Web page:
Facit 1620

Facit 1620Facit 1620 (1969)

Every facet of the Facit is fantastic, from the ultra-glide action of the cylinder and bearing carriage system to its all-metal body, this machine oozes functionality. And if it’s form you’re after the minimalist Swedish lines represent the egalitarian style evocative in this rich culture. It’s a style that’s timeless and you could easily imagine this typewriter in an Ikea showroom. The above picture doesn’t do justice to the chocolate keys and cream body. And in the design world where packaging enhances product, the Facit comes with a handsome matching suitcase with an interior felt cross-bar that proudly proclaims in gold lettering Made in Sweden. The overall impression is of a company that pays attention to details.

The Facit is an easy going typewriter with a basket shift mechanism and keys that don’t need much effort to make a good impression. When you’re typing the carriage seems to float across the line, it’s that smooth and unique among typewriters. If you’re doing lots of writing you’ll know the importance of an easy carriage return. Line after line goes by easily with the Facit. Plus, there’s that X-factor of feel that makes you want to use this machine. Part of it is the cool carriage glide, part is how the key tops feel and the sound they make when striking the platen. This is the kind of typewriter that will tickle the fancy of your muse. It just feels great. It’s a piece of machinery, but that’s like saying the Apple iPhone is just a mobile device.

The closest comparison would be the vaunted Olympia SM9, the gold standard of workmanlike typewriters. The Facit 1620 is similar, but also much different in all the details. The SM9 is precise, but rigid and feels mechanically dull, lifeless. It works, yes, but the Facit has a grace about it, a level of refinement more akin to a Hermes 3000. While the Hermes shares more in style with the Facit, it almost goes overboard in this department. While some prefer to what is called the “buttery” feel of the Hermes, I much prefer the precise touch of the Facit and its more understated color and lines.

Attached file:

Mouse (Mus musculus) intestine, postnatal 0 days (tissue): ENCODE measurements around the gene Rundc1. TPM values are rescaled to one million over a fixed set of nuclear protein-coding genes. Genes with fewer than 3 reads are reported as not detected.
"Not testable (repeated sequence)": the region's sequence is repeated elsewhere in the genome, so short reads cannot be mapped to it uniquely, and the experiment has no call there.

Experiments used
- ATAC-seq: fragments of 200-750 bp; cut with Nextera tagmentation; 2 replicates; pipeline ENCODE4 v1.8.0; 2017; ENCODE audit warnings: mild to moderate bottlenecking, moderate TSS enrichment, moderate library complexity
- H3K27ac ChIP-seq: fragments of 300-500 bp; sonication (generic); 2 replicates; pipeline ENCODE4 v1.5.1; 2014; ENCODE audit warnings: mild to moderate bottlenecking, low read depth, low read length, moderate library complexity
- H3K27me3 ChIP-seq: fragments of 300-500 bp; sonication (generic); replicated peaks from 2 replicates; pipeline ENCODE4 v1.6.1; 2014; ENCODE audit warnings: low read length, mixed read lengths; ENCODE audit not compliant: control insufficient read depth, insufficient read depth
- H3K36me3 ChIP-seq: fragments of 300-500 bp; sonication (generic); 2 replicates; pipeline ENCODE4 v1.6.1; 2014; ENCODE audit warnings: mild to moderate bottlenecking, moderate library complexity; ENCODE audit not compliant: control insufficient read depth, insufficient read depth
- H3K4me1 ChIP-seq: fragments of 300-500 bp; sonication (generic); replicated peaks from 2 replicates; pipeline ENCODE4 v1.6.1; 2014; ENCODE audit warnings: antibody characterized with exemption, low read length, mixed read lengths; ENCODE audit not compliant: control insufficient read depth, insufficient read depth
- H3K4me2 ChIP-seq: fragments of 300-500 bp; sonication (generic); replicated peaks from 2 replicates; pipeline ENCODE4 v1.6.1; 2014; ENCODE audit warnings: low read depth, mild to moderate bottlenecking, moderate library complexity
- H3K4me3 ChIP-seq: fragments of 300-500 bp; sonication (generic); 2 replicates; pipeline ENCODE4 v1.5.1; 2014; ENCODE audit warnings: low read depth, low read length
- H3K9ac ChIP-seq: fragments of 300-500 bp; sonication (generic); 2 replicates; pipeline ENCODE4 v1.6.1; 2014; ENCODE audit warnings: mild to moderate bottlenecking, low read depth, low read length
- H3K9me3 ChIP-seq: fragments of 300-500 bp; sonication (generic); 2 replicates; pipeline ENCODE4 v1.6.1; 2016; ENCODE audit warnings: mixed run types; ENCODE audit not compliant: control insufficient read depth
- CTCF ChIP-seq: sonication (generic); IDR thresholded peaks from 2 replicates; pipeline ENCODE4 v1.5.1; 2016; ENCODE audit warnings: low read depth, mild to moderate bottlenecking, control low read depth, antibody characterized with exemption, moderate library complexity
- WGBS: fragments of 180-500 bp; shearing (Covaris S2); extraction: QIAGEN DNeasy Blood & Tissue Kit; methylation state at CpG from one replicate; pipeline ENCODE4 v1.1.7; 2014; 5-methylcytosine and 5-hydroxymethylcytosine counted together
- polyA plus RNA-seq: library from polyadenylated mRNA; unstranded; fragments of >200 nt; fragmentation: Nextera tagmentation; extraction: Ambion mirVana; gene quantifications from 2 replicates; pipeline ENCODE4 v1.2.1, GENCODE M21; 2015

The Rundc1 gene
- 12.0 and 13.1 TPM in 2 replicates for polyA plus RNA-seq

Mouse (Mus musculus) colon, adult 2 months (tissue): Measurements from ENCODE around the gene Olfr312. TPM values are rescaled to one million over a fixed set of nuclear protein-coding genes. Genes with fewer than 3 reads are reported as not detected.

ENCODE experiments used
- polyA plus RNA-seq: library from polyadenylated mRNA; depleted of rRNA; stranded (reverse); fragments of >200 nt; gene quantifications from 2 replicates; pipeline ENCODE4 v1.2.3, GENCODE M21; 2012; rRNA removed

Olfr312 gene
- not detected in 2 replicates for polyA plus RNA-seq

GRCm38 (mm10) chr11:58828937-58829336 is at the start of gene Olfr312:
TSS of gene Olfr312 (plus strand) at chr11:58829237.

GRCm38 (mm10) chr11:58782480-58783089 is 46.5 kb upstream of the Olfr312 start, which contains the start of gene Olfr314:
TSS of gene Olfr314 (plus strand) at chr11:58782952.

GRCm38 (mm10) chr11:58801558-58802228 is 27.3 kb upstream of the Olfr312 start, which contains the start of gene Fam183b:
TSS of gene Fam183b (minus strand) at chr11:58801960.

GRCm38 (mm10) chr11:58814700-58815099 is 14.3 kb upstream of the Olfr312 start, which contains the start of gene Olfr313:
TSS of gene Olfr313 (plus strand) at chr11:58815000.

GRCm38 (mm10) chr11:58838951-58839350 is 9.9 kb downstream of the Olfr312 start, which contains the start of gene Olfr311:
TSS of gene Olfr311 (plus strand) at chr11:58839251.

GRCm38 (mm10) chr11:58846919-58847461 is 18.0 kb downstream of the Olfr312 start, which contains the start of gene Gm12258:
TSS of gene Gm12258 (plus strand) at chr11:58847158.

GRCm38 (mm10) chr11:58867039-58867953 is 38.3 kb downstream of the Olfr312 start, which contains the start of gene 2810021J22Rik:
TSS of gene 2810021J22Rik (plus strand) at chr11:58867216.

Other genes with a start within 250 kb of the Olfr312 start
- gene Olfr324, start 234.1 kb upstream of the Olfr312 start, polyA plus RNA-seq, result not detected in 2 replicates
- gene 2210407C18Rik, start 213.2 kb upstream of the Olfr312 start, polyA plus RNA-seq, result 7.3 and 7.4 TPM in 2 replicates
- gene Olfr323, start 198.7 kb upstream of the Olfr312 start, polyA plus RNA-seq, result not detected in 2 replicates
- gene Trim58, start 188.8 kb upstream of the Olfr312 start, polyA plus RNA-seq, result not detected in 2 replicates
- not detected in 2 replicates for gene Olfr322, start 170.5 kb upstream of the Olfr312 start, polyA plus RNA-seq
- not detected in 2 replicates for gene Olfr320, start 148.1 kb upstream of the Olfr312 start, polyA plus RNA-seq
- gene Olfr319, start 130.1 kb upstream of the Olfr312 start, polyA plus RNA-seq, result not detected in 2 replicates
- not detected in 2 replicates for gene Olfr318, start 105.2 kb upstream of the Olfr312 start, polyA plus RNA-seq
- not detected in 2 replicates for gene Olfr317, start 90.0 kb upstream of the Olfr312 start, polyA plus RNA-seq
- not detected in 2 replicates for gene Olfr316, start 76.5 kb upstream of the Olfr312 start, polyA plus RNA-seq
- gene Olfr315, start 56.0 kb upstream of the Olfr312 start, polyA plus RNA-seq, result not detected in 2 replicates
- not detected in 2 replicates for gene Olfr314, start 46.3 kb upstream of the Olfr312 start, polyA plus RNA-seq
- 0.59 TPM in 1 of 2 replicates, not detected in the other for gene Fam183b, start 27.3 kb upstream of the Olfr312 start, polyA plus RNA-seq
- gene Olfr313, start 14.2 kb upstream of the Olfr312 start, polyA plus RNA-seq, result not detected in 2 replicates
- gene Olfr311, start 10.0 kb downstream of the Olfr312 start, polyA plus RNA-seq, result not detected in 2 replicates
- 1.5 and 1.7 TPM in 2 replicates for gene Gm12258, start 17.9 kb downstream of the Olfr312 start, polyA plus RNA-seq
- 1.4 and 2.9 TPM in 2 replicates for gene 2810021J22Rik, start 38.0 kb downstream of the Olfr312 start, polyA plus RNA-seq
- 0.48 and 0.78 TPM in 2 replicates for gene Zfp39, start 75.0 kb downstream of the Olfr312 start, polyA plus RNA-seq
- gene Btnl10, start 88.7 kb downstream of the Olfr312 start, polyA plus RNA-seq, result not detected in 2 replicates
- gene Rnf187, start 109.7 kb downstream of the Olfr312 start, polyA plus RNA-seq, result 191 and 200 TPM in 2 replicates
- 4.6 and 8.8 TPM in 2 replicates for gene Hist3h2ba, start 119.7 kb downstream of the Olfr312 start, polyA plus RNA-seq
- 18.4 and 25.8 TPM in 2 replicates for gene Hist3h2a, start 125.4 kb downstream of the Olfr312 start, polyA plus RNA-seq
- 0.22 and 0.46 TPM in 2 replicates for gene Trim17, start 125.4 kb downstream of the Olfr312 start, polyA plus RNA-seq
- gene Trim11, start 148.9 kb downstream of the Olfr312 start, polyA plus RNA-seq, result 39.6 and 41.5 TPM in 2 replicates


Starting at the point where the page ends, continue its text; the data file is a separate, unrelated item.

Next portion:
Facit 1620 Case


  1. Last year I found searching through the junk in the attic at work a small vinyl suitcase. It was very dirty and dusty. Seeing the key tied with string to the handle I realised immediately what it was; a typewriter.
    I took the suitcase home on my bike without opening it. I almost fell a few times holding the heavy thing with one hand and with the other the handlebars.
    With a rag I quickly gave the suitcase a wipe to clear the spider webs and the thick dust. Opening it I first saw a vinyl cover with the name FACIT imprinted on it. Under that cover laid a BRAND NEW unused Facit 1620. Everything was there. The brush, the pelikan ribbon box and the manual. It was a little stiff at first, sitting unused for decades, but with some exercising of the keys and just a little isopropylic alcohol it came back to its senses. There were absolutely no signs of wear on the platten, the letters on the typebars were absolutely clean and shiny. It had a bigger font than the sm3 I use, very crisp and clear. It made writing on it and reading what you wrote a real pleasure.

    Although it broke my heart a little, I gave it away to a dear friend of mine who couldn’t afford one. The reason that convinced me to give it to her was that she is an aspiring author, writing poems and having some published in literature magazines. The typewriter made her very happy and seeing this, in turn, made me happy. You can’t be an author without a typewriter, just like you can’t be a knight without a sword or a runner without shoes.

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